Religion27 Feb 2010 02:12 am
In the twelfth month, which is the month of Adar, on its thirteenth day … on the day that the enemies of the Jews were expected to prevail over them, it was turned about: the Jews prevailed over their adversaries. – Esther 9:1
And they gained relief on the fourteenth, making it a day of feasting and gladness. – Esther 9:17
[Mordecai instructed them] to observe them as days of feasting and gladness, and sending delicacies to one another, and gifts to the poor. – Esther 9:22
Purim is a holiday that commemorates the deliverance of the Jewish people of the ancient Persian Empire from (super evil dictator) Haman’s plot to exterminate them. Purim is celebrated on the 14th day of Adar (usually in March), the day that, according to the Book of Esther, Haman had chosen to kill the Jews (after casting lots to help him decide), and the day that the Jews successfully defended themselves against his vicious attack.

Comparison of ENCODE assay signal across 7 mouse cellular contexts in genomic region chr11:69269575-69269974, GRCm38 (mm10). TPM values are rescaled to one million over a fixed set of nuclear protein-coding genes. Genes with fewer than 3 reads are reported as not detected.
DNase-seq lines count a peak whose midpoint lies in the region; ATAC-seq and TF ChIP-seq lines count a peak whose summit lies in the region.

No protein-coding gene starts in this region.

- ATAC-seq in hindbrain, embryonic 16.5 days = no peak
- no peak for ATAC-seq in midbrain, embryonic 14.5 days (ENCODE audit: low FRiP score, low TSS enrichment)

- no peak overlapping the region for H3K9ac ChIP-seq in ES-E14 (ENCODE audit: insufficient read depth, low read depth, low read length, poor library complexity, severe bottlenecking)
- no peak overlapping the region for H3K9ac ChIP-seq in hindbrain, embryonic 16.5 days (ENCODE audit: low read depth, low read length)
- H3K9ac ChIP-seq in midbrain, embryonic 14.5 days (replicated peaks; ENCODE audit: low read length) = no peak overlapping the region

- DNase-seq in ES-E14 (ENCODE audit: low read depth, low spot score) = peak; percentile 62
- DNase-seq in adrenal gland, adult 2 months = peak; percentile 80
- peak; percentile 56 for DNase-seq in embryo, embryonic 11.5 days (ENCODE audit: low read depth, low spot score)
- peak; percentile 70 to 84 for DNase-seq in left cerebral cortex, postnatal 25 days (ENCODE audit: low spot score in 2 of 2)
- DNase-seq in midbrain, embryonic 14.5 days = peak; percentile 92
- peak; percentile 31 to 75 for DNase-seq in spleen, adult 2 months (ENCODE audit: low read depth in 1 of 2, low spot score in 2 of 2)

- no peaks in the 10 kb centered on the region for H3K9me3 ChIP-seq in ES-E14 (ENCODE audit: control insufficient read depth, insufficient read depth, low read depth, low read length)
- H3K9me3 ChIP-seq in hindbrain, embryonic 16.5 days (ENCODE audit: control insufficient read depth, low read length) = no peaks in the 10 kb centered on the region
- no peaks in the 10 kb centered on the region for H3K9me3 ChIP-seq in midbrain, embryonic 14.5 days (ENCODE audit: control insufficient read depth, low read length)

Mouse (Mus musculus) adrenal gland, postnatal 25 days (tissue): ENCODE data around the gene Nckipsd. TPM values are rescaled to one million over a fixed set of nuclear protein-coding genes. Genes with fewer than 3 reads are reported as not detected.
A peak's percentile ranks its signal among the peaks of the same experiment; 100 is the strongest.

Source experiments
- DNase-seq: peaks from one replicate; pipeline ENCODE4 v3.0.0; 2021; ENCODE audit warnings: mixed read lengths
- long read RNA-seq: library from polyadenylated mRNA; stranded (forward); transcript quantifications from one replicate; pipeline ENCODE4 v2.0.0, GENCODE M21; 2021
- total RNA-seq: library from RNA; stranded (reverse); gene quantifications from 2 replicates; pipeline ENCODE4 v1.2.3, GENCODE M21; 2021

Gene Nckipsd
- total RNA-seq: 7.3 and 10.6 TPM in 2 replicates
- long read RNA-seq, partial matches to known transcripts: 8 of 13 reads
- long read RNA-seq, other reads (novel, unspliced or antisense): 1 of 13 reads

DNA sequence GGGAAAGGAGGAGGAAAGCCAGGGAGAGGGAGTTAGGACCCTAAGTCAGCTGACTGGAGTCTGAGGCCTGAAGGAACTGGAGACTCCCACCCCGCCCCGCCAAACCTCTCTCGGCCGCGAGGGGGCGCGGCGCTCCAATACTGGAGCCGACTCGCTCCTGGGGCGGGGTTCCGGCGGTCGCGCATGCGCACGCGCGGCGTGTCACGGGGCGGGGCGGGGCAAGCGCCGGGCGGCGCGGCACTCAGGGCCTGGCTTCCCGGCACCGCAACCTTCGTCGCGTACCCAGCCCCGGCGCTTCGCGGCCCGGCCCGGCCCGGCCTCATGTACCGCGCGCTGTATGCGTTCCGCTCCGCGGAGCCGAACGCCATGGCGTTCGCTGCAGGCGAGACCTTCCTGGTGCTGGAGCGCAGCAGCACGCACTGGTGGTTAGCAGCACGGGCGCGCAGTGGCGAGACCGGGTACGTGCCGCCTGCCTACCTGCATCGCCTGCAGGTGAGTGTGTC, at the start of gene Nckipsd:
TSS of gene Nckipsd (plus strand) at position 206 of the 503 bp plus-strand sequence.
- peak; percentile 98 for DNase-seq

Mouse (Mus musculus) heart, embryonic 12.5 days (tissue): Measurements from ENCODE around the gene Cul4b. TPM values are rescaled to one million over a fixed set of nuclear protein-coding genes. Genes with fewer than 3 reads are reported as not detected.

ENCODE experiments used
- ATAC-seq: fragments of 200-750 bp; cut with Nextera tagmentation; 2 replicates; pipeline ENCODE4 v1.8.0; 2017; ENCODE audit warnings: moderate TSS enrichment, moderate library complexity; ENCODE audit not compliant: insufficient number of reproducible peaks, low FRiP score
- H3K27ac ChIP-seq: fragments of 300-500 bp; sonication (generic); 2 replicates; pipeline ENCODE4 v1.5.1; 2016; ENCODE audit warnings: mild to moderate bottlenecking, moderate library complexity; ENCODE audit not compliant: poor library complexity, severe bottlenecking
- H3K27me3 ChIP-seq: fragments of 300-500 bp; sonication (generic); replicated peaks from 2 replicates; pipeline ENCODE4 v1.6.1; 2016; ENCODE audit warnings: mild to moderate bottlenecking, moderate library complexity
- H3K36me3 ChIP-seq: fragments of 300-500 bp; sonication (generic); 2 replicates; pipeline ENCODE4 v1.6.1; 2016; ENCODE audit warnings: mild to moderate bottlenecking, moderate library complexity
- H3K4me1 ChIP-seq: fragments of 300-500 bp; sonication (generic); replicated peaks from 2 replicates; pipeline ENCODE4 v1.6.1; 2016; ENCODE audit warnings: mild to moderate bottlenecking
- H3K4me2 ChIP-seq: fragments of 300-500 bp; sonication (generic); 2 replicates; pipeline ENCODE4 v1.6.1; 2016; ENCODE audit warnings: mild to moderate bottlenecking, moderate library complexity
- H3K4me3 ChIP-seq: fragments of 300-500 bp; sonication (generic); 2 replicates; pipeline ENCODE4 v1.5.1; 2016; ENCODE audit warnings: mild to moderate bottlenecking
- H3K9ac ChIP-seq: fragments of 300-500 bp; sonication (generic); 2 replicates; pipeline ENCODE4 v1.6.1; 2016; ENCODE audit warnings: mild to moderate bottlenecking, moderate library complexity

In cities that were walled in the time of Joshua, Purim is celebrated on the 15th of the month, because the book of Esther says that in Shushan (a walled city), deliverance from the massacre was not complete until the next day. The 15th is referred to as Shushan Purim. In leap years, when there are two months of Adar, Purim is celebrated in the second month of Adar, so it is always one month before Passover.
Purim is celebrated by a public reading of the book of Esther. During the public recitation, it is customary to boo, hiss, stamp feet and rattle noisemakers whenever (super evil dictator) Haman’s name is mentioned during the service. There is also mutual gift giving and a celebratory meal, replete with costumes and lots of wine. In sum, Purim is a blast, and many Jews describe it as their favorite holiday.
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